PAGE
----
Ghanian influencer charged for role in $2M romance scam targeting elderly
A popular Ghanaian social media influencer has been extradited to the U.S. from the United Kingdom after being charged for her role in a lucrative romance scam targeting elderly Americans.
Prosecutors charged Mona Faiz Montrage, 30, with conspiracy to commit wire fraud, wire fraud, money laundering conspiracy, and money laundering, each of which carries a maximum sentence of 20 years in prison, the Department of Justice said in a news release.
Montrage is also charged with receipt of stolen money, which carries a maximum sentence of 10 years in prison, and conspiracy to receive stolen money, which carries a maximum sentence of five years in prison, prosecutors said.
Montrage, who is from Accra, Ghana, currently has 4.2 million followers on Instagram. At one point her account, which uses the handle “Hajia4Reall,” was among the top 10 most followed profiles in Ghana.
Prosecutors allege that from around 2013 through 2019, Montrage was a member of a criminal enterprise in West Africa that committed fraud, including romance scams, against individuals and businesses in the United States. The victims of the scheme’s romance scam were typically “vulnerable, older men and women who lived alone,” according to prosecutors.
The scammers allegedly would send their victims emails, texts, and social media messages that tricked them into believing they were in romantic relationships, prosecutors said.
“Once members of the Enterprise had successfully convinced victims that they were in a romantic relationship and had gained their trust, they convinced the victims, under false pretenses, to transfer money to bank accounts the victims believed were controlled by their romantic interests, when, in fact, the bank accounts were controlled by members of the Enterprise,” prosecutors said.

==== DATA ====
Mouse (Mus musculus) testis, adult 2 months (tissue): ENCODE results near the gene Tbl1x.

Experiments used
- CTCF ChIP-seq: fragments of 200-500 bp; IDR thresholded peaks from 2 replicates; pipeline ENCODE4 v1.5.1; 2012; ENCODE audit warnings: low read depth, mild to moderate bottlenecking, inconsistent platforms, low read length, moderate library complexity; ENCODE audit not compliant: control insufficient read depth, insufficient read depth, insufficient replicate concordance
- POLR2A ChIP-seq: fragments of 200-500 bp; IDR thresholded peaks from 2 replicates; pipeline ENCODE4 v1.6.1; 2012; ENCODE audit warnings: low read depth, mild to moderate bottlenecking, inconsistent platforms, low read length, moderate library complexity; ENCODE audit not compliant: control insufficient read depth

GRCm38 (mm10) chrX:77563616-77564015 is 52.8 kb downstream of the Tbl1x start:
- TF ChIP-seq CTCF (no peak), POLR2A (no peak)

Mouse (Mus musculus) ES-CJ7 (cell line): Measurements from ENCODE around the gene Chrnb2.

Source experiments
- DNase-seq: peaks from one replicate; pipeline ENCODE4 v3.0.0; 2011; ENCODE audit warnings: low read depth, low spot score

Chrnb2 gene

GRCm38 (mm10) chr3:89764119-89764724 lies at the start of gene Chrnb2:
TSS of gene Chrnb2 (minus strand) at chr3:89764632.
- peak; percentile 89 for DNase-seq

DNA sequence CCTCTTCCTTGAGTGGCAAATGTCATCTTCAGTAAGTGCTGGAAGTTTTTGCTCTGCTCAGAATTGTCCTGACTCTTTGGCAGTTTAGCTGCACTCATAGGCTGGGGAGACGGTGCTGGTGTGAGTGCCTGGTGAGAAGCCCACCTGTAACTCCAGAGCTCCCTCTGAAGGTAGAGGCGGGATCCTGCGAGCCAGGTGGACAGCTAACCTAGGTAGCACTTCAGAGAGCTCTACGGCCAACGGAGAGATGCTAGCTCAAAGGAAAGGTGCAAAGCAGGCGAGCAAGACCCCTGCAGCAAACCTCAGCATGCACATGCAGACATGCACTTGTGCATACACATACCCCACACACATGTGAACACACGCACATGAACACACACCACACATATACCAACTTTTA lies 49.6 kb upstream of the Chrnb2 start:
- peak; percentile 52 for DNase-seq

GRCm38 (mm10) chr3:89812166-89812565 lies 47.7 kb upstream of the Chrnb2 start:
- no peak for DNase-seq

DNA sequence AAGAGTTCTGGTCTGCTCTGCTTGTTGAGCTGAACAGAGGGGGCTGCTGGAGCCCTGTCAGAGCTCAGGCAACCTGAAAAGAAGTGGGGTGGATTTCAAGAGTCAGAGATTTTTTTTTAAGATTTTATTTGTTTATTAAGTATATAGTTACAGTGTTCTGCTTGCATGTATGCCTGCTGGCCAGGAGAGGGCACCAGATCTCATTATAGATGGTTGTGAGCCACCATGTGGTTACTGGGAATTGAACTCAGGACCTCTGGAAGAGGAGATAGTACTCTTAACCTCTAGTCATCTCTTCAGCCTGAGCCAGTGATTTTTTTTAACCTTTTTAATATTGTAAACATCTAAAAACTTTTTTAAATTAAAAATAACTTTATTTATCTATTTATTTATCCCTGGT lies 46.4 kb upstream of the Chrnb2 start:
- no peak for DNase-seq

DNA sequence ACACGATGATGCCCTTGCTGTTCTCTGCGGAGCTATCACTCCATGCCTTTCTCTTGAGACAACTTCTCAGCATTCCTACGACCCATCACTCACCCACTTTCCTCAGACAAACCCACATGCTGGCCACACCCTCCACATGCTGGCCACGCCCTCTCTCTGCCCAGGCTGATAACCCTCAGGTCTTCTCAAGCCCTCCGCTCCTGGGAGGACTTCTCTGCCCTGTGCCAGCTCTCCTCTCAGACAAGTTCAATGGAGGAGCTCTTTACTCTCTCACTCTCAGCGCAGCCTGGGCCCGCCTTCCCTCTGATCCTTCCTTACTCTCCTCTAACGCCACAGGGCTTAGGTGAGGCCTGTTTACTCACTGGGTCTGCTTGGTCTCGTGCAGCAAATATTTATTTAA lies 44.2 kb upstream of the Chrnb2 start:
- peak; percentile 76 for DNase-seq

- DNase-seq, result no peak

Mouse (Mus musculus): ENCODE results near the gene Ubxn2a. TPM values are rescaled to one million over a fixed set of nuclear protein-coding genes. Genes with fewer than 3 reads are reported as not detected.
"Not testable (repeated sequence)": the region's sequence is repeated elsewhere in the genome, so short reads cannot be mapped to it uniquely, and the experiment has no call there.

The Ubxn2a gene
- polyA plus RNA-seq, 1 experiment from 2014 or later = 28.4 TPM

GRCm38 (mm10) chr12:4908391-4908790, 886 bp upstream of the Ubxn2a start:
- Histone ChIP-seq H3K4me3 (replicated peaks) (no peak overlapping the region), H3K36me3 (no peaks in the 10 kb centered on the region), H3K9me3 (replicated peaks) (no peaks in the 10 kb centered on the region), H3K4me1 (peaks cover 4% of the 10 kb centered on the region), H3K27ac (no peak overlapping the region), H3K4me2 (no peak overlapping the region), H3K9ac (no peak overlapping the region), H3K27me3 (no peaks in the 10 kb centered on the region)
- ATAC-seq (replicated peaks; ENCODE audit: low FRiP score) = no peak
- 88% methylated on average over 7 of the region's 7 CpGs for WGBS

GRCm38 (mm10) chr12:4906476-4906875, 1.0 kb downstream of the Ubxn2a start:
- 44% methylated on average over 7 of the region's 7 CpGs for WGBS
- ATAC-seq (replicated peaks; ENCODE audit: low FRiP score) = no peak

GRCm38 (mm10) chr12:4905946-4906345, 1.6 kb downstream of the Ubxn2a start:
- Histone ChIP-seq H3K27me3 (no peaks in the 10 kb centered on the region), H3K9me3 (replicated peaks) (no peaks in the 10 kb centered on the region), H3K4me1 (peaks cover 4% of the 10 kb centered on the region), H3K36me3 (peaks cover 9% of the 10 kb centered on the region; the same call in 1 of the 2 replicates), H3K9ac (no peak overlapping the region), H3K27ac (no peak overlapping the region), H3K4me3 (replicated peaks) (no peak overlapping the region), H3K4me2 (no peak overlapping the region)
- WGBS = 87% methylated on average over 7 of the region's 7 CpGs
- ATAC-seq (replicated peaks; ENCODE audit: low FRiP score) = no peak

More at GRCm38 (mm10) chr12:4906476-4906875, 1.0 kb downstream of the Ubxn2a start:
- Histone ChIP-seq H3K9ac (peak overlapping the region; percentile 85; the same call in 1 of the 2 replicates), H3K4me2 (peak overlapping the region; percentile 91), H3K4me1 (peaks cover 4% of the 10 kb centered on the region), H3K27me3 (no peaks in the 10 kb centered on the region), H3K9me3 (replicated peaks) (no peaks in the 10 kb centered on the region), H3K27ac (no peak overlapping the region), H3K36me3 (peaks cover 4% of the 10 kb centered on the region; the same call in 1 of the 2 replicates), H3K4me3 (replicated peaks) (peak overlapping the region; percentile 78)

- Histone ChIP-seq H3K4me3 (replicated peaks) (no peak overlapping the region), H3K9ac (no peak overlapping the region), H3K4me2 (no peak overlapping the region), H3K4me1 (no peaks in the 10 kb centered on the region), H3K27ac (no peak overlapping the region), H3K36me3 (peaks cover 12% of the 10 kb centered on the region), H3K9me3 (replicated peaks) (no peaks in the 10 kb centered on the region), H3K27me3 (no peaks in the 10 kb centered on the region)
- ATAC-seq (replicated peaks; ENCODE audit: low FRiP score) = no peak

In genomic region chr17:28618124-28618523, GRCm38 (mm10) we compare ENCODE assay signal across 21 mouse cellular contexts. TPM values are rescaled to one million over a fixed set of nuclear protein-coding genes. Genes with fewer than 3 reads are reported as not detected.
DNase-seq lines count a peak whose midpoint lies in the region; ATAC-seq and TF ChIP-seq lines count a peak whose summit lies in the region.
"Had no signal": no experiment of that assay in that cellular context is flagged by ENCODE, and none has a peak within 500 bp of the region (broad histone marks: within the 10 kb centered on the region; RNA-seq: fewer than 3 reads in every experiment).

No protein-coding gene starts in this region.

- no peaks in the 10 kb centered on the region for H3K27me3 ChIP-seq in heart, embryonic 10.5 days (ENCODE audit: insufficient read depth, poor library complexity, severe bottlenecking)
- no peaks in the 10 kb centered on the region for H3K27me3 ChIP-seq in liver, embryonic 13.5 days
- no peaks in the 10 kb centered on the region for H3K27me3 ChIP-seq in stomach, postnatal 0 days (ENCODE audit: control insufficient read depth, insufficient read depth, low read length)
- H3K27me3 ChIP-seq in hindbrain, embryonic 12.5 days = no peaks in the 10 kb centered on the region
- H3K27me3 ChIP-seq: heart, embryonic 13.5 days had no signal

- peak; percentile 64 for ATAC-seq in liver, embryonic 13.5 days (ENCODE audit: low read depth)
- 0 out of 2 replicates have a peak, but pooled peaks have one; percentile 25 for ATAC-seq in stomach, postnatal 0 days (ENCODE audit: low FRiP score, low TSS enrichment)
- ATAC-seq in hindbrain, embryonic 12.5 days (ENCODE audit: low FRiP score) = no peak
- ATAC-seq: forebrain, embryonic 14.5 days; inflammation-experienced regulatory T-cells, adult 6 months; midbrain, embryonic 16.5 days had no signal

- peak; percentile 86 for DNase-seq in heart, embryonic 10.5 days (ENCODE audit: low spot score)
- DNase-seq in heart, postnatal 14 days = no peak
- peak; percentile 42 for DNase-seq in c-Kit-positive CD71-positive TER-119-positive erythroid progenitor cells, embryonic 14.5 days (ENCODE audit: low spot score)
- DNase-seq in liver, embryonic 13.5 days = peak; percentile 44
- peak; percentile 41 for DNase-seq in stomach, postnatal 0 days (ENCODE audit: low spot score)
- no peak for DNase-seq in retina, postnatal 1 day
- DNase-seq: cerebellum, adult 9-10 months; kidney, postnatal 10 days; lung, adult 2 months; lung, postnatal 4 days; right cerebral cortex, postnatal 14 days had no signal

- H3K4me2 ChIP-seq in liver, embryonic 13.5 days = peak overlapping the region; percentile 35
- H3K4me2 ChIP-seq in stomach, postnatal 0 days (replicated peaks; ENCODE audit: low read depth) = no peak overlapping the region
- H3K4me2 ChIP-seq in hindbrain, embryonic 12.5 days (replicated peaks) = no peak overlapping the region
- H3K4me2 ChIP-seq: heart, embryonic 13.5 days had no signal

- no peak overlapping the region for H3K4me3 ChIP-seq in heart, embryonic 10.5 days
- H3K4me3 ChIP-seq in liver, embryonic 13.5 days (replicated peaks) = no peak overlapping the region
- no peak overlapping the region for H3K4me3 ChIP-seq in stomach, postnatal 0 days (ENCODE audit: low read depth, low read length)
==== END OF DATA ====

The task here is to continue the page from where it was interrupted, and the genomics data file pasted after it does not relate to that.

Prosecutors say that Montrage controlled bank accounts that received over $2 million in fraudulent funds.
Montrage allegedly received money from several victims who were tricked into sending funds by being told the payments were to transfer gold to the United States from overseas, resolve a fake FBI unemployment investigation, or even help a fictitious American army officer receive funds from Afghanistan, according to prosecutors.
With one of her victims, Montrage used her real name and spoke with him on the phone several times, prosecutors said. She sent the victim a fake marriage certificate that claimed the pair had wed in Ghana. The victim sent Montrage 82 wire transfers that totaled $89,000, supposedly to help Montrage’s father’s farm in Ghana, prosecutors said.
“Romance scams – especially those that target older individuals – are of major concern. The FBI will be tireless in our efforts to hold fraudsters accountable in the criminal justice system,” FBI Assistant Director in Charge Michael J. Driscoll said in a statement.